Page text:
I'll also direct you to https://victorthecleaner.wordpress.com/  for more insight into, and analysis of, the workings of the PM futures markets.

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bensgone
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Very, very good thesis and argument

Fully supports the manipulative aspect of the PM's price suppression scheme which I believe was the cause of the subsequent smackdown at the beginning of May. This is an excellent post. Thank you !!!

bensgone
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Regardless the runup and smackdown were orchestrated

The evidence is overwhelming that manipulation is a 24/7 preoccupation of the EE, regardless of the specific mechanics of the futures and options aspect of the trading in Pm's, and who the players might have been at any particular time during this engineered event. The run-up was just as as planned and executed as was the smackdown in the PM's. So critical to the integrity and maintenance of the global fiat dollar con, the entire global financial system, and markets, that at all cost the PM's must be manipulated and the price suppressed.  The key concept here is thin volume, without which the subsequent smackdown would not have been possible, because with high volume the price would not have been possible to suppress.

mrgneiss
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Wow, and people call me condescending..........

Boardwalk Millionaire wrote:

Mr. Gneiss,  

Not the way I would go about defending my position in an intellectual discussion on the merits of a thesis I'd posited for review and discussion with my peers.  But, WTFDIK.  

Your anaylsis ignores crucial aspects of the COT data.  Any market analysis requires consideration of the amount of, in this case, futures contracts trading hands (volume) and also the number of contracts in play, Open Interest (OI).  If a short book was being closed out OI would drop would it not?  If a large number of shorts were being covered, volume would be robust right?  

The volume was thin and got even thinner as April wore on.  Not the type of environment that signals a major participant covering their short position.  Also, there is a category of trader referred to in the COT reports as "small specs".  Small specs are retail speculators such as us denizens of Turdtown.  The small spec position increased during the month of April until it was at an historical extreme.   The COT report for the last week of April shows the small specs at 33,144, whereas they are usually around 30,000, so I would hardly call 10% higher than the norm some kind of "extreme".

My conclusion from these observations is that big money, both short and long, got out of the way during April and that the buying, on thin volume, was concentrated in the small spec category. I agree with this sentence, it is not really different from what I am saying, but propose that it was as you say the shorts leaving the market, the short covering that drove the market up, not the small specs who as you say bought on thin volume, thin volume does not drive markets up, but massive short covering does.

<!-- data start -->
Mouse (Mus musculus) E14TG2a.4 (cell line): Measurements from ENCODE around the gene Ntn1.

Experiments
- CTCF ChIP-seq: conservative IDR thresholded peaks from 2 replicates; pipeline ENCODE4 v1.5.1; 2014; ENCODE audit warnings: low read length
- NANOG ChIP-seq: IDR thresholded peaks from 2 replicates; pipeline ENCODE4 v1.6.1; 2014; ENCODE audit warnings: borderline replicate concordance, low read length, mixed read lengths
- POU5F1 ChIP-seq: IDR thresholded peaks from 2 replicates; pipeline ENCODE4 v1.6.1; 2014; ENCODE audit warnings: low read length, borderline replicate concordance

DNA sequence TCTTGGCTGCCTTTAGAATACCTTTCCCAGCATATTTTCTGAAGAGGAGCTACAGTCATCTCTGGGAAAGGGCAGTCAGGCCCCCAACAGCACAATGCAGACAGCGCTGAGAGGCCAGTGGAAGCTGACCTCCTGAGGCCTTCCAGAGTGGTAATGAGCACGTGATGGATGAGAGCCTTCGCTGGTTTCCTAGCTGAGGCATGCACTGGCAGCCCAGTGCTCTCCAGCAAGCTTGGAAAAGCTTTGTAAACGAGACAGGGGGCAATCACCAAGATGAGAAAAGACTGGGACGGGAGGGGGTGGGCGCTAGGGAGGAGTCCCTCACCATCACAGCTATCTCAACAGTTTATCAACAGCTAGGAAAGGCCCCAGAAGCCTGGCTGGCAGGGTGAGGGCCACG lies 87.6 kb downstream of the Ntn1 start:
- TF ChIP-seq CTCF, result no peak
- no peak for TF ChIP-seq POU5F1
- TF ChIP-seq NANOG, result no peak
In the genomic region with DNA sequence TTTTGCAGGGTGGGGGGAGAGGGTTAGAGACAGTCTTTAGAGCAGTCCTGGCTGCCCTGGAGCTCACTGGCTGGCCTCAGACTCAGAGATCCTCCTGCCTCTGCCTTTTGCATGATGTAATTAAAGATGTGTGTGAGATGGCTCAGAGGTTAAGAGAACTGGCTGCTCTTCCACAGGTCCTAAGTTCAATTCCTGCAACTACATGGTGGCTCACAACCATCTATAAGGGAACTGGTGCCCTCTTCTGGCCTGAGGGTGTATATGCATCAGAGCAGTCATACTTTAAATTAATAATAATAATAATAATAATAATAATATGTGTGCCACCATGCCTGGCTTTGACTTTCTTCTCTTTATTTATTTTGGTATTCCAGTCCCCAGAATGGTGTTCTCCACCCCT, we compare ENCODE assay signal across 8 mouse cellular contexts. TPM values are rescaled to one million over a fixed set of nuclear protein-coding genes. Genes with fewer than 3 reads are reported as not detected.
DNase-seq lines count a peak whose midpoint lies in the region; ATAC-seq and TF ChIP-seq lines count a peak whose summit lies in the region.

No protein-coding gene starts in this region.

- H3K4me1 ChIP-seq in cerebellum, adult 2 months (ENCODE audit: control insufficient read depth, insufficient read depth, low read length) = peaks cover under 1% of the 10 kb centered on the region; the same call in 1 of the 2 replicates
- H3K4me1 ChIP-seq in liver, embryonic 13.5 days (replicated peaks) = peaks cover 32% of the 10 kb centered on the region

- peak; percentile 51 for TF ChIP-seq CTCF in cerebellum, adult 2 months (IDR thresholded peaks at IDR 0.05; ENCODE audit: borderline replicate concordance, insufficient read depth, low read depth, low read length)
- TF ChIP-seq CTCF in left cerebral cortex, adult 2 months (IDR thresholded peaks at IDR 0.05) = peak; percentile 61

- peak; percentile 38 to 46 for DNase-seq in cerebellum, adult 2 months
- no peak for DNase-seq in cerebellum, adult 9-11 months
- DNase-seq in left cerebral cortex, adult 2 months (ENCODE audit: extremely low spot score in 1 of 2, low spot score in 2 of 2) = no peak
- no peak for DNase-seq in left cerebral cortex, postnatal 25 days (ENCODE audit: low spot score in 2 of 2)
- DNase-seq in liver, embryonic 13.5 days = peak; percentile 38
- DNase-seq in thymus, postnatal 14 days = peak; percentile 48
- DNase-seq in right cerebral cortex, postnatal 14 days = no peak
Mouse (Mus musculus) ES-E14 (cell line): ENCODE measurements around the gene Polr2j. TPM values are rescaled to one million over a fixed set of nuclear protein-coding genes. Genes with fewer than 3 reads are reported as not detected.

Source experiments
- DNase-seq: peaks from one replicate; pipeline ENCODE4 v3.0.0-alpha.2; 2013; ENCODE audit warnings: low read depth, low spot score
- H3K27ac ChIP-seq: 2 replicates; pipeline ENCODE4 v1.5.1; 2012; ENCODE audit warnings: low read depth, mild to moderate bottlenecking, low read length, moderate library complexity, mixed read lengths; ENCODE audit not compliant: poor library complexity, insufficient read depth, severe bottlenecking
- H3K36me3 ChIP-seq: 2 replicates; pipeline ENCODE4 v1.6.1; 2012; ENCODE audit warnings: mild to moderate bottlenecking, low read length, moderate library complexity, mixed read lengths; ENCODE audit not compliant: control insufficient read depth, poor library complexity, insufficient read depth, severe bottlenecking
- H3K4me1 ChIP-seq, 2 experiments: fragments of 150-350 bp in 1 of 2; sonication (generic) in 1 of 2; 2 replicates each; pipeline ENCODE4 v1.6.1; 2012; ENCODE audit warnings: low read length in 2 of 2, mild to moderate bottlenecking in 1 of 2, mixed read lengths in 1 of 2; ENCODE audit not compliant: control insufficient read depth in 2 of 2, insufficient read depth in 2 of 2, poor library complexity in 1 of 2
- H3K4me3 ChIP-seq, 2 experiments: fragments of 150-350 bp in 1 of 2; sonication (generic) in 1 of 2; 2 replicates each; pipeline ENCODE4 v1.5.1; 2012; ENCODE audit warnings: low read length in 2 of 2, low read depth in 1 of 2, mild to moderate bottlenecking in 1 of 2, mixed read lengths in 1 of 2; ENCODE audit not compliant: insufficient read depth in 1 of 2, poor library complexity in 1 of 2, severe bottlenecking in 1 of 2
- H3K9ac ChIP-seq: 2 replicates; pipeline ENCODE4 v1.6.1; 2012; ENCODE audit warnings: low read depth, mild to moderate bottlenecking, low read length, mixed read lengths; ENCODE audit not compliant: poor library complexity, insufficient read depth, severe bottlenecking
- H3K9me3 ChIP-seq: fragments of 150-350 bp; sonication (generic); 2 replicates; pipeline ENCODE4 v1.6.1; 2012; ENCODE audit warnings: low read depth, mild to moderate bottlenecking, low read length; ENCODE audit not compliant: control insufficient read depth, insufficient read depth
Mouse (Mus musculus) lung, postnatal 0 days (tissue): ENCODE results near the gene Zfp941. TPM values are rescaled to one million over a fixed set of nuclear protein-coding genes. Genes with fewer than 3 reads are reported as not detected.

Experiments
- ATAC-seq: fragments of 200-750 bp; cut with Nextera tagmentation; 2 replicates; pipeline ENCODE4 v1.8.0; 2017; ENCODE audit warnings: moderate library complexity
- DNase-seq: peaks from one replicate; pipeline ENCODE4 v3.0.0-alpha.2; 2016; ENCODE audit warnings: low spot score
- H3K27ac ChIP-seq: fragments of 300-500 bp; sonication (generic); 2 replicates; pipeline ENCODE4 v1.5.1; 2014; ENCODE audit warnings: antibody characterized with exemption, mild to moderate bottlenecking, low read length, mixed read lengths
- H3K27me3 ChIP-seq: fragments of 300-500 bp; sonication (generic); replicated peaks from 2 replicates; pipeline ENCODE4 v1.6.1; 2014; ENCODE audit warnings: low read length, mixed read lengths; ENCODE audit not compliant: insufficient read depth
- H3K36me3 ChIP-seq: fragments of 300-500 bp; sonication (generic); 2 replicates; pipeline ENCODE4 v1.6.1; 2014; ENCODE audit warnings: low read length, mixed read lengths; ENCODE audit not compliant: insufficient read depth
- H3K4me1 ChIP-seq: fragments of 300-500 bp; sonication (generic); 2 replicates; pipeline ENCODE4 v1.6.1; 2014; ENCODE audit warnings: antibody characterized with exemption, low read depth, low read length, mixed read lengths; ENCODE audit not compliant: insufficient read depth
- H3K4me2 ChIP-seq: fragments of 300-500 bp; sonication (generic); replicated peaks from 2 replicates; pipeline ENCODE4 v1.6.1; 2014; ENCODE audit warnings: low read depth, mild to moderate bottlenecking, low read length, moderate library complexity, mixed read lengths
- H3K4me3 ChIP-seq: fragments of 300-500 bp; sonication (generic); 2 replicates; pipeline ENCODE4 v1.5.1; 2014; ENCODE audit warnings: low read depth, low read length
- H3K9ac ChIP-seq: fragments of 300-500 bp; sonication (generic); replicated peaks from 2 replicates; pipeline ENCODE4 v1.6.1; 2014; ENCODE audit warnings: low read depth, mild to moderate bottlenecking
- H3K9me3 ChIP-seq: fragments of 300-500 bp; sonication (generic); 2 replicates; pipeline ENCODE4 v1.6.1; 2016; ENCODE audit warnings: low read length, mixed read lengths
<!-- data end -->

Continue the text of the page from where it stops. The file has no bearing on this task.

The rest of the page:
Inexperienced participants, geared up on margin, fueling a speculative blow off top.  I will cite one source, but it is a source rich in links supportive of its own work.  If you take the time to read it in its entirety, and read it carefully, I think you will find it enlightening.

http://fofoa.blogspot.com/2011/05/costatas-silver-open-forum.html

I'll also direct you to https://victorthecleaner.wordpress.com/  for more insight into, and analysis of, the workings of the PM futures markets.

For the workings of PM market, I think this book is more instructive - "The Prince" by Niccolo Machiavelli

Umm, this is not the Harvard Business Review nor am I defending a dissertation, so please remove the object from your nether regions that is causing you to be so uptight.

I found it interesting how you chose to insult me before laying the groundwork for your rebuttal, so I replied in kind.

This is not a position formulated by myself, it is one formulated by others much more knowledgeable and I just happen to agree with it and wanted to share it.

All parameters of the COT data WERE analyzed at when reaching these conclusions, but I disagree with you, open interest is more instructive than volume, while volume is not to be disregarded.

The commercial short position was 25,412 on April 5th, and it declined to 20,613 by May 4th.  That is 4799 contracts or 24 Million ozs covered in a four week period - that is significant short covering - how can that be disputed - and it was by the commercials, and more contracts covered than the small specs bought so I argue it had a more significant impact on price - which was up.